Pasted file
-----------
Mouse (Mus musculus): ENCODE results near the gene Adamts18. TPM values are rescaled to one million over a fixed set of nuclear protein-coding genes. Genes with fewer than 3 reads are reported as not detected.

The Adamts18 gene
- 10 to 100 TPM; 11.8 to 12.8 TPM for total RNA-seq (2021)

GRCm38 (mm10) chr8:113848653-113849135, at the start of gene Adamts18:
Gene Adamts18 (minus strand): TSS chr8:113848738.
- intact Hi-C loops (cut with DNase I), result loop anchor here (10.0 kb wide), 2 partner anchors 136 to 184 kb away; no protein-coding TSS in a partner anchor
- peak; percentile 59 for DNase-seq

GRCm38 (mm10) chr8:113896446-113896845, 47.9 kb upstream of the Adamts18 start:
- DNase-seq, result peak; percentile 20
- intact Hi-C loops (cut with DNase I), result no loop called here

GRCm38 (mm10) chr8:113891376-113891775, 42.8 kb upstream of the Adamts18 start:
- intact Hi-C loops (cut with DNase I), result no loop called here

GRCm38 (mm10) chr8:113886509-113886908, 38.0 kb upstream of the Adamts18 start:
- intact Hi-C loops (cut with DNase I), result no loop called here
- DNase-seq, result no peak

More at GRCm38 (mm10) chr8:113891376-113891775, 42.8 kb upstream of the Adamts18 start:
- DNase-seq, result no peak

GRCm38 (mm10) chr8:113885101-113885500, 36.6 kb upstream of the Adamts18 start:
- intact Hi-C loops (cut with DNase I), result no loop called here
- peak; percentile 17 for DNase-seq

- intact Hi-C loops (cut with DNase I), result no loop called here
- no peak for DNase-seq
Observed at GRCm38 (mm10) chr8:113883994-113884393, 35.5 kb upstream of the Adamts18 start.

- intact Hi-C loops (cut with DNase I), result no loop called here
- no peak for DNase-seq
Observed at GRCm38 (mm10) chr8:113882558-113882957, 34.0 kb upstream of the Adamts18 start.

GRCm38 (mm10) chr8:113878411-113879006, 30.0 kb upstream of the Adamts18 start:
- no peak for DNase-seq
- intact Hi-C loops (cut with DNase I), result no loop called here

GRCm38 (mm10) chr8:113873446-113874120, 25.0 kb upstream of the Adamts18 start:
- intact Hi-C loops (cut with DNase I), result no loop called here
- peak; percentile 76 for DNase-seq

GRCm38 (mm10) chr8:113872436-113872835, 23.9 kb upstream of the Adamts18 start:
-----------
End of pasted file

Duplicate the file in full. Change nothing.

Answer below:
Mouse (Mus musculus): ENCODE results near the gene Adamts18. TPM values are rescaled to one million over a fixed set of nuclear protein-coding genes. Genes with fewer than 3 reads are reported as not detected.

The Adamts18 gene
- 10 to 100 TPM; 11.8 to 12.8 TPM for total RNA-seq (2021)

GRCm38 (mm10) chr8:113848653-113849135, at the start of gene Adamts18:
Gene Adamts18 (minus strand): TSS chr8:113848738.
- intact Hi-C loops (cut with DNase I), result loop anchor here (10.0 kb wide), 2 partner anchors 136 to 184 kb away; no protein-coding TSS in a partner anchor
- peak; percentile 59 for DNase-seq

GRCm38 (mm10) chr8:113896446-113896845, 47.9 kb upstream of the Adamts18 start:
- DNase-seq, result peak; percentile 20
- intact Hi-C loops (cut with DNase I), result no loop called here

GRCm38 (mm10) chr8:113891376-113891775, 42.8 kb upstream of the Adamts18 start:
- intact Hi-C loops (cut with DNase I), result no loop called here

GRCm38 (mm10) chr8:113886509-113886908, 38.0 kb upstream of the Adamts18 start:
- intact Hi-C loops (cut with DNase I), result no loop called here
- DNase-seq, result no peak

More at GRCm38 (mm10) chr8:113891376-113891775, 42.8 kb upstream of the Adamts18 start:
- DNase-seq, result no peak

GRCm38 (mm10) chr8:113885101-113885500, 36.6 kb upstream of the Adamts18 start:
- intact Hi-C loops (cut with DNase I), result no loop called here
- peak; percentile 17 for DNase-seq

- intact Hi-C loops (cut with DNase I), result no loop called here
- no peak for DNase-seq
Observed at GRCm38 (mm10) chr8:113883994-113884393, 35.5 kb upstream of the Adamts18 start.

- intact Hi-C loops (cut with DNase I), result no loop called here
- no peak for DNase-seq
Observed at GRCm38 (mm10) chr8:113882558-113882957, 34.0 kb upstream of the Adamts18 start.

GRCm38 (mm10) chr8:113878411-113879006, 30.0 kb upstream of the Adamts18 start:
- no peak for DNase-seq
- intact Hi-C loops (cut with DNase I), result no loop called here

GRCm38 (mm10) chr8:113873446-113874120, 25.0 kb upstream of the Adamts18 start:
- intact Hi-C loops (cut with DNase I), result no loop called here
- peak; percentile 76 for DNase-seq

GRCm38 (mm10) chr8:113872436-113872835, 23.9 kb upstream of the Adamts18 start: